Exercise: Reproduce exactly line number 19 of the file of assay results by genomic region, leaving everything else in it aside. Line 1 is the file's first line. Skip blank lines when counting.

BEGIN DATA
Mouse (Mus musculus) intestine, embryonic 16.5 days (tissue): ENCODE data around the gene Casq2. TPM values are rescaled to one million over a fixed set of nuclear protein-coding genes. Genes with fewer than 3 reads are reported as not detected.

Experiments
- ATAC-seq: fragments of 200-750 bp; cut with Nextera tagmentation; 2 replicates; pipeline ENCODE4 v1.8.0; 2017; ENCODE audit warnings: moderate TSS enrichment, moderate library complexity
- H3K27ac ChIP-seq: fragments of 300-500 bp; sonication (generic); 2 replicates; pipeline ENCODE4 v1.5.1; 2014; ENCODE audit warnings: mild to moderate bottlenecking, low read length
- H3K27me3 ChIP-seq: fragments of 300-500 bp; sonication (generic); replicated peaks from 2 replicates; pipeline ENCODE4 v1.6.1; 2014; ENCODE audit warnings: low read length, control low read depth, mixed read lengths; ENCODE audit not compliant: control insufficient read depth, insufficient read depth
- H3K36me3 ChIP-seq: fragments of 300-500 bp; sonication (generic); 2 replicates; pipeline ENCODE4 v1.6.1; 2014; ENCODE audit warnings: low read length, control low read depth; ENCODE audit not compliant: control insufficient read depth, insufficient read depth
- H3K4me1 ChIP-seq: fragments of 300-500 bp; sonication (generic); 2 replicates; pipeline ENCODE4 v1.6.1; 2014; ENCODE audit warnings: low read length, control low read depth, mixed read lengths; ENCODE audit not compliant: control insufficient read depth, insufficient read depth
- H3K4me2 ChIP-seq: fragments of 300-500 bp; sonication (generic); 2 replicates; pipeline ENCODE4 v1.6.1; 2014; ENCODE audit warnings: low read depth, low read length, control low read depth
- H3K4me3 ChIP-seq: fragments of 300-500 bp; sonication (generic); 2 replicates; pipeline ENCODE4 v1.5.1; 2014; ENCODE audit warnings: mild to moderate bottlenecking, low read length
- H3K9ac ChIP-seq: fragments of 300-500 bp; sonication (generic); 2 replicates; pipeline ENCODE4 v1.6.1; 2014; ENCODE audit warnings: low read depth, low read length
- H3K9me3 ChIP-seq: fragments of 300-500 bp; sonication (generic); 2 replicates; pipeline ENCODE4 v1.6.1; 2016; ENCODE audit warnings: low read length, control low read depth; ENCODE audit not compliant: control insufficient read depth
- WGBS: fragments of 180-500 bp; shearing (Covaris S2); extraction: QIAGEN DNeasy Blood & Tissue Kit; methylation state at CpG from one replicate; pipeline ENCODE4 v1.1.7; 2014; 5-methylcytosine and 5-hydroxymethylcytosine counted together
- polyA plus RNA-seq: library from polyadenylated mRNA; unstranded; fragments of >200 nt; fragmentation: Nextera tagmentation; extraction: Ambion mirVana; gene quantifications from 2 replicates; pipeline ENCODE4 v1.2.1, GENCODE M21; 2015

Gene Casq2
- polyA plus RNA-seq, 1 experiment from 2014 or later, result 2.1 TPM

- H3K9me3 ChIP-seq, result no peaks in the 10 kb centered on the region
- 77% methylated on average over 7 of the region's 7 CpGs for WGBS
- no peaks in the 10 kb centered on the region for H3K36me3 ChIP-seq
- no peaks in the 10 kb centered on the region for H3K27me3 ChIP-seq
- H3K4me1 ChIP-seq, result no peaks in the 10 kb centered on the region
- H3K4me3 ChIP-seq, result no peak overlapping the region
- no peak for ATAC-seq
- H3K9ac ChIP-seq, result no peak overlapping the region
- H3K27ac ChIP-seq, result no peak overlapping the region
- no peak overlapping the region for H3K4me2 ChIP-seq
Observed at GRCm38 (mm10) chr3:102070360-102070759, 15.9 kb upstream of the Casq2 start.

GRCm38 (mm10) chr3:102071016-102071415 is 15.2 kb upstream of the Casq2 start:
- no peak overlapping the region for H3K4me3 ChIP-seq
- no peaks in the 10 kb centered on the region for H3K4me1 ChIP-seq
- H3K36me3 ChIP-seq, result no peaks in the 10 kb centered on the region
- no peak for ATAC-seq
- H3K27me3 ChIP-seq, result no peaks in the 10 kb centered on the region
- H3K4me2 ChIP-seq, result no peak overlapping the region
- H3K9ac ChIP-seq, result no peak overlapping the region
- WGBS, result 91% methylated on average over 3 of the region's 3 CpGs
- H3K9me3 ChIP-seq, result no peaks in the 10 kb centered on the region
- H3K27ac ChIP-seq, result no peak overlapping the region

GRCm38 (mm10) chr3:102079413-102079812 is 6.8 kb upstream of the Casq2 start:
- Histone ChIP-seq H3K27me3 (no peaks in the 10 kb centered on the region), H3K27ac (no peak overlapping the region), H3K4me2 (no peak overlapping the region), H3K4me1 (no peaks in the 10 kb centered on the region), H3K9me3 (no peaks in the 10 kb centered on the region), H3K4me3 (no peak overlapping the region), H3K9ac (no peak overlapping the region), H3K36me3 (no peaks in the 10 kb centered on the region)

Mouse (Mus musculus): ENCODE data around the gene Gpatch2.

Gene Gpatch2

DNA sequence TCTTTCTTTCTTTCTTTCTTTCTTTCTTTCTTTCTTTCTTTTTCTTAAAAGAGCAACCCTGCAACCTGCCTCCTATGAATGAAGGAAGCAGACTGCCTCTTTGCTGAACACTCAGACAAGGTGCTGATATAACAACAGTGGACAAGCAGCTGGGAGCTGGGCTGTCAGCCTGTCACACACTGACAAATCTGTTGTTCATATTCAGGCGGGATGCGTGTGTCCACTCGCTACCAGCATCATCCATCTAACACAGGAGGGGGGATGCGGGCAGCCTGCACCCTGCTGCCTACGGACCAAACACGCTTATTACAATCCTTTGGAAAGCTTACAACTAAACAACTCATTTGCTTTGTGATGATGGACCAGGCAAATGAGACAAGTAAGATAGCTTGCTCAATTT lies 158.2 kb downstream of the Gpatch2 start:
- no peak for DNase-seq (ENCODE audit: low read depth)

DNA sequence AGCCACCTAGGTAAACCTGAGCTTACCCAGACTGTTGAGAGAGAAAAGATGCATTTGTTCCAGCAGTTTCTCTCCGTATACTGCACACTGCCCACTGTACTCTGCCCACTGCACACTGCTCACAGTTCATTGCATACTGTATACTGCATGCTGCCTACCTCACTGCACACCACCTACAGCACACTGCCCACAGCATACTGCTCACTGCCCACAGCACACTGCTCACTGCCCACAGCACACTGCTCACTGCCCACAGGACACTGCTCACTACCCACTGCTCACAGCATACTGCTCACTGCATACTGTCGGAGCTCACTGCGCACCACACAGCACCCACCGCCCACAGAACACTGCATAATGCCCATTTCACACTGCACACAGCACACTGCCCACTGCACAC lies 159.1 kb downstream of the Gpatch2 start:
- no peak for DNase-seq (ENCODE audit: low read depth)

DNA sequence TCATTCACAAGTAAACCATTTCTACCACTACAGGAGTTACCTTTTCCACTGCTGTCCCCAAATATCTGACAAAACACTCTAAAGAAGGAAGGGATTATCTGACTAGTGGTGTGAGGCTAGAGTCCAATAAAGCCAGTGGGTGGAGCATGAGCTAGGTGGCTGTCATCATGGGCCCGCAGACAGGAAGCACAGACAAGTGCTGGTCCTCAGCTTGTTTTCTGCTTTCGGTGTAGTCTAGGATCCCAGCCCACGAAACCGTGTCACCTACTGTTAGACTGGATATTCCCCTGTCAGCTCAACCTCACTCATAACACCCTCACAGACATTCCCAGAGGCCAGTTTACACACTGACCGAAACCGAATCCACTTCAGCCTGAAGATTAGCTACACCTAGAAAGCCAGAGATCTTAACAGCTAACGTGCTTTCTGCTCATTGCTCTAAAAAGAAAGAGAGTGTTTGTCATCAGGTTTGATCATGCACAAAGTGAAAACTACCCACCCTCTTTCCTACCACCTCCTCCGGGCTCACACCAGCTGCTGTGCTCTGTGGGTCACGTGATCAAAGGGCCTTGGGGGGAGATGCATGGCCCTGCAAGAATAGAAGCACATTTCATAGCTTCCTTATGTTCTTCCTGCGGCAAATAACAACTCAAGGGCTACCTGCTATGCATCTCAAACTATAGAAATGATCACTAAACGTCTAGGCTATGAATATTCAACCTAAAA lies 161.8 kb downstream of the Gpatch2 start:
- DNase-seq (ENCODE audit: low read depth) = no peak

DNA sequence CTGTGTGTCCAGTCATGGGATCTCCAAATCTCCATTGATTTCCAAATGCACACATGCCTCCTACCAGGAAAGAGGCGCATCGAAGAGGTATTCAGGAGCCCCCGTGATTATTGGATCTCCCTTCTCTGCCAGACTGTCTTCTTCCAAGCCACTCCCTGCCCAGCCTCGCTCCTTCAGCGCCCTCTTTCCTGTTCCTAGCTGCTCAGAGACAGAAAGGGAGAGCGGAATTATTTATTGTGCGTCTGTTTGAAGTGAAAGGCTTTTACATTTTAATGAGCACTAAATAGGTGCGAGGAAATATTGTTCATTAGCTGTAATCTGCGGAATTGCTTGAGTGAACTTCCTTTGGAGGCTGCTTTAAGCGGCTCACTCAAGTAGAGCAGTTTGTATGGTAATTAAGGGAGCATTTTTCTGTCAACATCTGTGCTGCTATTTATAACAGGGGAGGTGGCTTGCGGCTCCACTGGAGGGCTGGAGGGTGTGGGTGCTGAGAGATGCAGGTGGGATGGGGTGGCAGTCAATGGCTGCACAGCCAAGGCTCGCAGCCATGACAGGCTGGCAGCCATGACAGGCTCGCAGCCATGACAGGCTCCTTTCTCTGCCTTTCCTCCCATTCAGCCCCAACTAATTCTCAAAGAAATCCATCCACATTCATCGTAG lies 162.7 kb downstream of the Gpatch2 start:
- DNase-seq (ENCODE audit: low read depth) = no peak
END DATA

- no peaks in the 10 kb centered on the region for H3K27me3 ChIP-seq